Experimental evaluation of partial depth precast concrete deck panels subjected to shear loading

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Kintz, John Robert

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Horizontally curved girder bridges are often utilized for highway interchanges and other projects with restricted right-of-way. The large torsional demands caused by the girder geometry often require these systems to have extensive bracing, typically in the form of cross frames or diaphragms, to increase the torsional stiffness of the girder system during the construction phase. The most critical stage for the bracing is during the deck placement, when the noncomposite girders must resist the full construction load. Partial depth precast concrete panels (PCPs) are prestressed concrete panels used primarily as stay-in-place (SIP) formwork for straight girder systems. They are placed on full-length extruded bedding strips epoxied to the girder top flange, and the remaining depth of the deck is cast above. This is a time-efficient method of construction, and has become an attractive option due to ease of constructability and deck longevity. Although the panels have not been used on horizontally curved girder systems, there is a desire by bridge owners and contractors to use the forms in some curved girder applications. In addition to using the panels on curved girder applications, engaging the in-plane shear stiffness of the panels may lead to significant bracing in both straight and horizontally curved girder applications.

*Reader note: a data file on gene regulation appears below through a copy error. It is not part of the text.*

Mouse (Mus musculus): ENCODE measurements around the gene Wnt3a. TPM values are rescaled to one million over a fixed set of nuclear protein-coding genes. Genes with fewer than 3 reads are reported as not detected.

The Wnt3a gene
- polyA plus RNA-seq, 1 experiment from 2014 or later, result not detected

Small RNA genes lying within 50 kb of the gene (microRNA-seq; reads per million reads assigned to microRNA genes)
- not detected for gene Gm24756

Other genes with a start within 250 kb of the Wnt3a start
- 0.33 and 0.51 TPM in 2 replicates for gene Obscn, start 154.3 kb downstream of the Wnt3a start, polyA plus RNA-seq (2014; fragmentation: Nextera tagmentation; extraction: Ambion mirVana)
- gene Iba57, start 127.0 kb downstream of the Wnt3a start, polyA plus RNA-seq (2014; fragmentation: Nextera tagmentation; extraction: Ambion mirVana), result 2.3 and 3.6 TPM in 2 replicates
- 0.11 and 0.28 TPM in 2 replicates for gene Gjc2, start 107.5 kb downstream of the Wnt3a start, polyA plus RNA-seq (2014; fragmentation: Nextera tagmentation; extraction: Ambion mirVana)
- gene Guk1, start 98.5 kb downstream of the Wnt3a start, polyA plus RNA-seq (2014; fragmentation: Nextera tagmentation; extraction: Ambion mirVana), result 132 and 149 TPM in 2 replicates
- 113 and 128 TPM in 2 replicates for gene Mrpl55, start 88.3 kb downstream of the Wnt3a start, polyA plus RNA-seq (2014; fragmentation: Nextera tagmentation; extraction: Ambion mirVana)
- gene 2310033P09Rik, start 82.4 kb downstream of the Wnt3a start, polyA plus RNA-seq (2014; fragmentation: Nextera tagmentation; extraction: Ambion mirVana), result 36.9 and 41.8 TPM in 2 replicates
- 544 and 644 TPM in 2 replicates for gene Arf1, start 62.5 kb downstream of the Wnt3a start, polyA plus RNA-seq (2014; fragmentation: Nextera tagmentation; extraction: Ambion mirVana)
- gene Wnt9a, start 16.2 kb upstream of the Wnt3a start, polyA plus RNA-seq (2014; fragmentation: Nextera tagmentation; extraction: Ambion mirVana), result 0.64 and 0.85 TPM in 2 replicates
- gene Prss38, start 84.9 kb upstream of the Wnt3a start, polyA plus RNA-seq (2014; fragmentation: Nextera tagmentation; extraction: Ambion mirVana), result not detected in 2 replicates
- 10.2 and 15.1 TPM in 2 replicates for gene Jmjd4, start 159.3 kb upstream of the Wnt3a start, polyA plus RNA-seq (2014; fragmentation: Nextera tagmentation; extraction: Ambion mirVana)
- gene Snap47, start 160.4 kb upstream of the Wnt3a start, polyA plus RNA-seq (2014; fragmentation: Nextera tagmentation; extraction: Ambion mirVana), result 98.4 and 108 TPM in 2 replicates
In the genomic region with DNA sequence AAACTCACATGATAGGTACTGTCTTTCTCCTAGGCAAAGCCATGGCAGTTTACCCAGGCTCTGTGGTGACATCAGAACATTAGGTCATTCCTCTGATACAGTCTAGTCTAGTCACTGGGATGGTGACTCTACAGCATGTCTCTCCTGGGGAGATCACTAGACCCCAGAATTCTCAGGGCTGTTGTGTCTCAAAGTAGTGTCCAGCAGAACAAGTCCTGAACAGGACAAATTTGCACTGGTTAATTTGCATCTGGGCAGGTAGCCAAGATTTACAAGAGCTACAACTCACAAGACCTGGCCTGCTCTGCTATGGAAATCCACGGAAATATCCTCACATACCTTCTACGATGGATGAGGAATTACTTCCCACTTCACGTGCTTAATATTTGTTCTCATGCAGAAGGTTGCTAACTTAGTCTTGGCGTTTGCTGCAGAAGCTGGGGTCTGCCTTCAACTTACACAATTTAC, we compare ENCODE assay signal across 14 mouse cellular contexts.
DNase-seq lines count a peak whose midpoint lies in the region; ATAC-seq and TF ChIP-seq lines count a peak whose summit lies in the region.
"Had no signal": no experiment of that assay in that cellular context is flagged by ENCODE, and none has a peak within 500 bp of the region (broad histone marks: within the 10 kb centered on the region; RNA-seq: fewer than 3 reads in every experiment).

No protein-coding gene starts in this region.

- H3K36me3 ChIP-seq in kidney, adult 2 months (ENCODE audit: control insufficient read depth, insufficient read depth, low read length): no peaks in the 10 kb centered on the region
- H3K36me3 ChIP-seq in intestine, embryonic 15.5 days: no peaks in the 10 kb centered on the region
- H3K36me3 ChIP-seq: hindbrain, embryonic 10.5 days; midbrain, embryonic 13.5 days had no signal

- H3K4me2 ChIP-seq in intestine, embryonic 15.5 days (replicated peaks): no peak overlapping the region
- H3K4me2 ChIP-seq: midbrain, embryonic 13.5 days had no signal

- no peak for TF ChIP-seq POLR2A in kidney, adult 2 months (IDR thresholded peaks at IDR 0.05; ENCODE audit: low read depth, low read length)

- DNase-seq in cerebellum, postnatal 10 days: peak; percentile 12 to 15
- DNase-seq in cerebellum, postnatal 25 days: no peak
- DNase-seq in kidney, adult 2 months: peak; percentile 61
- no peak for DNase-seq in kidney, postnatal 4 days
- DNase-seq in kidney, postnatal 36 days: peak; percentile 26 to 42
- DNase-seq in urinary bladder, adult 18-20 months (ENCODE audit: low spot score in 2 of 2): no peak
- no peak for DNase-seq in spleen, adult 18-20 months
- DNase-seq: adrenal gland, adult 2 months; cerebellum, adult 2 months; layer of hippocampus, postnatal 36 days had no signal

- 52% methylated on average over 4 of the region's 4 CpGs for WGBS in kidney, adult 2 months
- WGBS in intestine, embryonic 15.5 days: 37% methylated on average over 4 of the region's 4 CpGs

A research investigation focused on measuring the behavior of PCPs acting as a shear diaphragm, as well as to develop an adequate connection between the PCPs and the girders was conducted at The University of Texas at Austin. Four PCP connection details were developed and tested at two different bedding strip heights. These connections were designed for a range of capacities, and in-plane shear load was applied until failure using a frame mechanism assembly. The experimental results showed that the connected PCPs had significant shear stiffness and strength, with the panels reaching shear capacities between 91 and 154 kips before failure depending on the connection detail that was utilized. A 46 to 70 percent increase in shear stiffness was also observed when the bedding strip height was reduced from 4 inches to ½ inch. All panels greatly exceeded the design capacity using the ACI design predictions, with 7 of 8 panels eventually failing due to concrete side face breakout. The eighth PCP failed from weld rupture in which the weld connecting the WT and the girder flange began to unzip.


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